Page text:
From the Technical Department: Deep Cleaning Evaporator Coils

When evaporator coil surfaces become coated with foreign particles, dust, dirt, pollen, bacteria, and mold, the ability to transfer heat is greatly reduced. Coils with a layer of dust the thickness of a dime lose up to 21 percent in efficiency.

The build-up of these migrated or growing substances insulates the surfaces, which degrade the cooling capacities. Living pathogens may develop, such as salmonella or listeria that could transfer to the area food processing equipment surfaces. Dirty evaporator coils increase discharge head pressures; reduce compressor capacities, increase delivered supply air temperatures, cut the system’s refrigeration effect, and overall increase energy usage.

Food processing area evaporators and HVAC unit evaporators need to be deep cleaned to reduce operating costs and avoid contamination risks. All the equipment in the area of the evaporators must be protected, checked, and cleaned after the evaporator coils deep cleaning is completed. An unfortunate issue occurred at a food plant when an overhead coil had not been visually inspected or cleaned for a period of time.

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IIAR Takes on Optimum Pipe Sizing Research Project

A new research project, re­cently implemented by the International Institute of Ammonia Refrigeration, will revisit the economic sizing methodology the industry uses to determine optimum pipe sizing.

The project, expected to be com­pleted in the next year, will provide a computer tool that will allow end users to determine optimum pipe sizing based on input data that includes the initial cost of a piping system, energy cost, life expectancy and refrigeration system oper­ating efficiency.

The concept of eco­nomic pipe sizing was introduced to the ammo­nia refrigeration industry in 1984 by Bill Richards, one of the founding members of IIAR. Rich­ards initially established the capital cost of piping by looking at diameter and length, and provided corrective factors for pip­ing systems with varied costs relative to a baseline value, while also making adjustments for energy costs and hours of usage.

“This project is in­tended as an update of Richards’ methods,” said Bruce Nelson, IIAR Research Com­mittee Chair and President of Colmac Coil Manufacturing, Inc. “It is a bal­ancing of the initial cost for a facility with the operating costs.”

For example, a facility could use a small pipe that is cheap to install but has a high pressure drop, so operating costs are higher, or they might go to a large pipe with low pressure drops that is more expensive to install but has lower operating costs.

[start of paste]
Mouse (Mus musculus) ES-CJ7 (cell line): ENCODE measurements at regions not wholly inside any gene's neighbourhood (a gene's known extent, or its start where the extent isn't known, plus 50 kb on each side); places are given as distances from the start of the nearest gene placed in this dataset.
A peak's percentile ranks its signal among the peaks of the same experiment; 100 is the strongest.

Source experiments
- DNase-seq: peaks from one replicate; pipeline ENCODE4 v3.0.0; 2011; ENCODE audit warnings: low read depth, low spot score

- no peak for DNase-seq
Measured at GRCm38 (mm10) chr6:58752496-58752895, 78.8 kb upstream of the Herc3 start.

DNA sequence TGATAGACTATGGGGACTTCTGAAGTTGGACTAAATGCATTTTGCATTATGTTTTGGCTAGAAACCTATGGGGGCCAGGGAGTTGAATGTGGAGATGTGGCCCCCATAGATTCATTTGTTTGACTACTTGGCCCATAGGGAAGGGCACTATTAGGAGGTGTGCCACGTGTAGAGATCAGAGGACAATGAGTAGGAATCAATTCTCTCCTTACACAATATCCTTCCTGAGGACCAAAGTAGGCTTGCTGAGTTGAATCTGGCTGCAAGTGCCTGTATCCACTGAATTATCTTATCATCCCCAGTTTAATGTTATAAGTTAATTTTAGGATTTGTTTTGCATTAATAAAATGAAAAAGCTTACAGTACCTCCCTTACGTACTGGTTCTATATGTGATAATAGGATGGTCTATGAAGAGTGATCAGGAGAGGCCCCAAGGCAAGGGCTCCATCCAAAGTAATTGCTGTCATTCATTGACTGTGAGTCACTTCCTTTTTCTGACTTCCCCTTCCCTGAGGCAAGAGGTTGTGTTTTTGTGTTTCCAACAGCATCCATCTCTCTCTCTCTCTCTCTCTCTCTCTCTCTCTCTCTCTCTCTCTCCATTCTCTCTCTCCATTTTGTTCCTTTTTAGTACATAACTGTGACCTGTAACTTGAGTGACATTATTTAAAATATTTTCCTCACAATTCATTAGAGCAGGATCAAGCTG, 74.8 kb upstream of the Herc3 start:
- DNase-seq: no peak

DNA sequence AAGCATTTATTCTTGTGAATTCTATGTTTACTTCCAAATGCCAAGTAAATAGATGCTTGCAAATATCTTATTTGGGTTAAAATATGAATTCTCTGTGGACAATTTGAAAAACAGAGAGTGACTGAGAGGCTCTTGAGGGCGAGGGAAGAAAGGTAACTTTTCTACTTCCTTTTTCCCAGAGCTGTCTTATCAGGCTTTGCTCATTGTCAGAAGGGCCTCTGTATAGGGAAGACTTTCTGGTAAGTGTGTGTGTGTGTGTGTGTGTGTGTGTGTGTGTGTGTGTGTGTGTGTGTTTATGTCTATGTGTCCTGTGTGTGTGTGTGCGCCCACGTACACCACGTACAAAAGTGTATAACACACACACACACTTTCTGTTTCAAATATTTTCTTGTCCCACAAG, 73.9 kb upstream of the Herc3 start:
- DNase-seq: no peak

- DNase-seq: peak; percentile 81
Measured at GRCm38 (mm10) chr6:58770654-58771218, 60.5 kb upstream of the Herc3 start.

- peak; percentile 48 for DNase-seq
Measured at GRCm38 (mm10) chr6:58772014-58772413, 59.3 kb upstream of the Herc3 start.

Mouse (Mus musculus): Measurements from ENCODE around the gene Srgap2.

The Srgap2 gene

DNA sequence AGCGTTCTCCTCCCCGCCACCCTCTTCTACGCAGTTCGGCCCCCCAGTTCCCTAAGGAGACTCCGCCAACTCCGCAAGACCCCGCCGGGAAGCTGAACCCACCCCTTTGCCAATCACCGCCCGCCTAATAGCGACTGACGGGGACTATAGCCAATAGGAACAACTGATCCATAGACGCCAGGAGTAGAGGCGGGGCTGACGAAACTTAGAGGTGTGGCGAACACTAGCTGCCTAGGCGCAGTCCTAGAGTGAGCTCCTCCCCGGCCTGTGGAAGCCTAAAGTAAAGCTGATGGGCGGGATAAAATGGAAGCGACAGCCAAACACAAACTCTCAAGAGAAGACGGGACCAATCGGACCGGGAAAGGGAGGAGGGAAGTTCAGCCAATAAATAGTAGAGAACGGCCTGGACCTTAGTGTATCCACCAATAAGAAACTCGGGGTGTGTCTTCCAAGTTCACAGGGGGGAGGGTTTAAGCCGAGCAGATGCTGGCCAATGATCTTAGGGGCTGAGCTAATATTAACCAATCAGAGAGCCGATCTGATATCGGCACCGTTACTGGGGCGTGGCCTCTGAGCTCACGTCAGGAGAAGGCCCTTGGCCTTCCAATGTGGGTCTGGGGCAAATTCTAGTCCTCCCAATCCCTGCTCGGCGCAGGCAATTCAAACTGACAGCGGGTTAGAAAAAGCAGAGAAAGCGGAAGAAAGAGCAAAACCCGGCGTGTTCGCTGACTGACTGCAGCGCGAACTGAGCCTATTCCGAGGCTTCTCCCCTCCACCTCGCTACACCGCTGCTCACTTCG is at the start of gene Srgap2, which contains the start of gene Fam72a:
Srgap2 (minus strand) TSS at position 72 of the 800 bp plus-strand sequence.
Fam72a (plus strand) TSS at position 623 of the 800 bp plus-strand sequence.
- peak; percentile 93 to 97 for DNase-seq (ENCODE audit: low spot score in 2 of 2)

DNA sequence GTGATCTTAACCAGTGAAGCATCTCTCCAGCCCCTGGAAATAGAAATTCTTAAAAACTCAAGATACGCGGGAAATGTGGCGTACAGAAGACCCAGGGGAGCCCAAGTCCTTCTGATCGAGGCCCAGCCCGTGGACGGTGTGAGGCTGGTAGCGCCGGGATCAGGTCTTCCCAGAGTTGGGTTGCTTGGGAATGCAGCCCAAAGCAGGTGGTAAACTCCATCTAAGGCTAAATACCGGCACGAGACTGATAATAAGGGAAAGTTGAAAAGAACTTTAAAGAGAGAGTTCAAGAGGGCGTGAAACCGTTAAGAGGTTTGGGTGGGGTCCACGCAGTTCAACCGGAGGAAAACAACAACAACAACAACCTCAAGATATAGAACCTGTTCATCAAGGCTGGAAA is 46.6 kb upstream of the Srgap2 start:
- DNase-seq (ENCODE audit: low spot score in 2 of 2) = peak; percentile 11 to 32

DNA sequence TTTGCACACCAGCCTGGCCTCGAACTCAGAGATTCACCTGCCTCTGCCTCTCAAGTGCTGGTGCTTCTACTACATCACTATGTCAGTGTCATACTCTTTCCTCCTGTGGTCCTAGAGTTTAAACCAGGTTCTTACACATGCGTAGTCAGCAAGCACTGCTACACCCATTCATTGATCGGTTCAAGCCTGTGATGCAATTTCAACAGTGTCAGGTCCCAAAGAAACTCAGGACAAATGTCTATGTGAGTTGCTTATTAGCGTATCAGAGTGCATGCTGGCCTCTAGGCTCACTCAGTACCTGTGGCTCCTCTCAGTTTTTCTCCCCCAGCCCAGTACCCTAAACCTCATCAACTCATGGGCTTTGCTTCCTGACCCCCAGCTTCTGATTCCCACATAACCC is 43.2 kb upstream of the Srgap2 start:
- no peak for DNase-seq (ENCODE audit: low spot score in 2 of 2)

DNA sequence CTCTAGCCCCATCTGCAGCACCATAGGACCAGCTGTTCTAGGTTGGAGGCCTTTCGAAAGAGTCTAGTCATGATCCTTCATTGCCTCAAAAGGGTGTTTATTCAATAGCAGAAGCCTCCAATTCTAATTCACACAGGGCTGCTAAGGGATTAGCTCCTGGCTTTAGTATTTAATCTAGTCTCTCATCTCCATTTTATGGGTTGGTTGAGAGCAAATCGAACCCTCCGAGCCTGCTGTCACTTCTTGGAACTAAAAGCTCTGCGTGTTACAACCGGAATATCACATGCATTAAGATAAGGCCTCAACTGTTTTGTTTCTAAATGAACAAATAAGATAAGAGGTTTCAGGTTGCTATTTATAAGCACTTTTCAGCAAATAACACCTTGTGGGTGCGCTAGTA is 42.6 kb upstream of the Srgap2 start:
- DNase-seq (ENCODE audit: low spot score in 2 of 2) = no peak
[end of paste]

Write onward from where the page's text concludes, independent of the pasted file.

“This computer tool will help facili­ties make the decision on how much to spend initially and what the return will be on that investment,” said Nelson.

SRV Calc: Using Weibull Analysis to Predict Valve Replacement

The five-year replacement interval for relief valves isn’t a practice that gets much scrutiny. It’s spelled out in IIAR Bulletin 110, and a provision establishing the need for a common interval appears in the Boiler and Pressure Vessel Code, making it a generally accepted “no-brainer” for much of the industrial refrigeration industry.

At its core, that five-year estimate for optimal replacement of valves is just that, an estimate. And it’s an estimate that raises questions about how relief valve replacement intervals can impact optimal safety, efficiency and economics in any facility. Until recently, no real mechanism for quantifying those replacement intervals – and the potential benefits of extending or shortening them – has existed.

But a new analysis tool, called SRVcalc, may prove to be a powerful way to do just that, with long reaching implications for how the industry implements generally accepted practices that have been on the books for years. SRVcalc is a tool intended to statistically analyze post-mortem relief valve test data to refine the replacement interval of relief valves for a given installation.

SRVcalc is the byproduct of a research project funded by ARF and overseen by the IIAR Research Committee. The principal investigator for this project was Dr. Frederick T. Elder of Frederick T. Elder and Associates, Madison, WI. “Like all IIAR research projects, SRVcalc is intended to fill in the gaps in our knowledge base,” said Bruce Nelson, IIAR Research Committee Chair and President of Colmac Coil Manufacturing Inc. 

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Howden Compressors Wins President’s Award

Howden Compressors said it is proud to announce that it has received the President’s Award for Outstanding Achievement 2012 from Scottish Engineering, at its prestigious annual awards event in Glasgow. This award is in acknowledgment of Howden Compressors’ significant growth over the past two years, the company said.

Read the source article at Howden Home

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